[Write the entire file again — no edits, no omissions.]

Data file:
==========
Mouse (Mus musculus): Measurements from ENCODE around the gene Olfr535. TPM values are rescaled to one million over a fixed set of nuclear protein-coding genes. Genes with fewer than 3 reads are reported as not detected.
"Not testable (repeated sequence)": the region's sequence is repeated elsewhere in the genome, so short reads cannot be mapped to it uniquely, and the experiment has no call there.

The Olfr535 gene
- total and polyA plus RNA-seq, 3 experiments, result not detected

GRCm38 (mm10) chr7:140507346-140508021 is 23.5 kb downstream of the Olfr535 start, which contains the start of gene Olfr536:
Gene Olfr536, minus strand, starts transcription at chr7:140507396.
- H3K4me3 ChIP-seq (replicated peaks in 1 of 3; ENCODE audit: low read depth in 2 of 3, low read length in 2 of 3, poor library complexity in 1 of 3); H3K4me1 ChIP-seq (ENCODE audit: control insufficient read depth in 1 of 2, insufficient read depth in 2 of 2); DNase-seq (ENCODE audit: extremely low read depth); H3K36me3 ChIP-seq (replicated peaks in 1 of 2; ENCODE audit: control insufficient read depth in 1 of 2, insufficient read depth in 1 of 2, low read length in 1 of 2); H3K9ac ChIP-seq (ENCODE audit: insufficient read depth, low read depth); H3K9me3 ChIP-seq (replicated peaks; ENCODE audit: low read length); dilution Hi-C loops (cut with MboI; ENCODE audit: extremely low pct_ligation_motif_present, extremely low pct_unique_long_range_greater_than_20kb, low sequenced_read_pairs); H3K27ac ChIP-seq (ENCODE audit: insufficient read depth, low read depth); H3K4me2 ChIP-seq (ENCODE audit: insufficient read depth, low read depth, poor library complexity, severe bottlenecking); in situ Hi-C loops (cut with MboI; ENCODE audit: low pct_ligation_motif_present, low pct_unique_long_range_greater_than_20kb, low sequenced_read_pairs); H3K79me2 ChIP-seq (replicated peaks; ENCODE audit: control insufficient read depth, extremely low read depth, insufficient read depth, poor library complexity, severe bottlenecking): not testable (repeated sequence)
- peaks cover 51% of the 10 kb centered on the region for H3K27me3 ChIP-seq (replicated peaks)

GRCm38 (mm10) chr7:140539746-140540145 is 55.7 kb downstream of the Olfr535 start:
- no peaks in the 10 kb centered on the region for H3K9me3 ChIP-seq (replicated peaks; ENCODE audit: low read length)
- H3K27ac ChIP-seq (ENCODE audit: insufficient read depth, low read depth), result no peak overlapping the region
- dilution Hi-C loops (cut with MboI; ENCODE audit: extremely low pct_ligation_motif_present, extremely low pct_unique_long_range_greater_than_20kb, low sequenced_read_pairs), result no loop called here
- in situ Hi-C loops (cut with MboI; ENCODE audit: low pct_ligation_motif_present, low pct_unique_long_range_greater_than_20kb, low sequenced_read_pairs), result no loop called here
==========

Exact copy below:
Mouse (Mus musculus): Measurements from ENCODE around the gene Olfr535. TPM values are rescaled to one million over a fixed set of nuclear protein-coding genes. Genes with fewer than 3 reads are reported as not detected.
"Not testable (repeated sequence)": the region's sequence is repeated elsewhere in the genome, so short reads cannot be mapped to it uniquely, and the experiment has no call there.

The Olfr535 gene
- total and polyA plus RNA-seq, 3 experiments, result not detected

GRCm38 (mm10) chr7:140507346-140508021 is 23.5 kb downstream of the Olfr535 start, which contains the start of gene Olfr536:
Gene Olfr536, minus strand, starts transcription at chr7:140507396.
- H3K4me3 ChIP-seq (replicated peaks in 1 of 3; ENCODE audit: low read depth in 2 of 3, low read length in 2 of 3, poor library complexity in 1 of 3); H3K4me1 ChIP-seq (ENCODE audit: control insufficient read depth in 1 of 2, insufficient read depth in 2 of 2); DNase-seq (ENCODE audit: extremely low read depth); H3K36me3 ChIP-seq (replicated peaks in 1 of 2; ENCODE audit: control insufficient read depth in 1 of 2, insufficient read depth in 1 of 2, low read length in 1 of 2); H3K9ac ChIP-seq (ENCODE audit: insufficient read depth, low read depth); H3K9me3 ChIP-seq (replicated peaks; ENCODE audit: low read length); dilution Hi-C loops (cut with MboI; ENCODE audit: extremely low pct_ligation_motif_present, extremely low pct_unique_long_range_greater_than_20kb, low sequenced_read_pairs); H3K27ac ChIP-seq (ENCODE audit: insufficient read depth, low read depth); H3K4me2 ChIP-seq (ENCODE audit: insufficient read depth, low read depth, poor library complexity, severe bottlenecking); in situ Hi-C loops (cut with MboI; ENCODE audit: low pct_ligation_motif_present, low pct_unique_long_range_greater_than_20kb, low sequenced_read_pairs); H3K79me2 ChIP-seq (replicated peaks; ENCODE audit: control insufficient read depth, extremely low read depth, insufficient read depth, poor library complexity, severe bottlenecking): not testable (repeated sequence)
- peaks cover 51% of the 10 kb centered on the region for H3K27me3 ChIP-seq (replicated peaks)

GRCm38 (mm10) chr7:140539746-140540145 is 55.7 kb downstream of the Olfr535 start:
- no peaks in the 10 kb centered on the region for H3K9me3 ChIP-seq (replicated peaks; ENCODE audit: low read length)
- H3K27ac ChIP-seq (ENCODE audit: insufficient read depth, low read depth), result no peak overlapping the region
- dilution Hi-C loops (cut with MboI; ENCODE audit: extremely low pct_ligation_motif_present, extremely low pct_unique_long_range_greater_than_20kb, low sequenced_read_pairs), result no loop called here
- in situ Hi-C loops (cut with MboI; ENCODE audit: low pct_ligation_motif_present, low pct_unique_long_range_greater_than_20kb, low sequenced_read_pairs), result no loop called here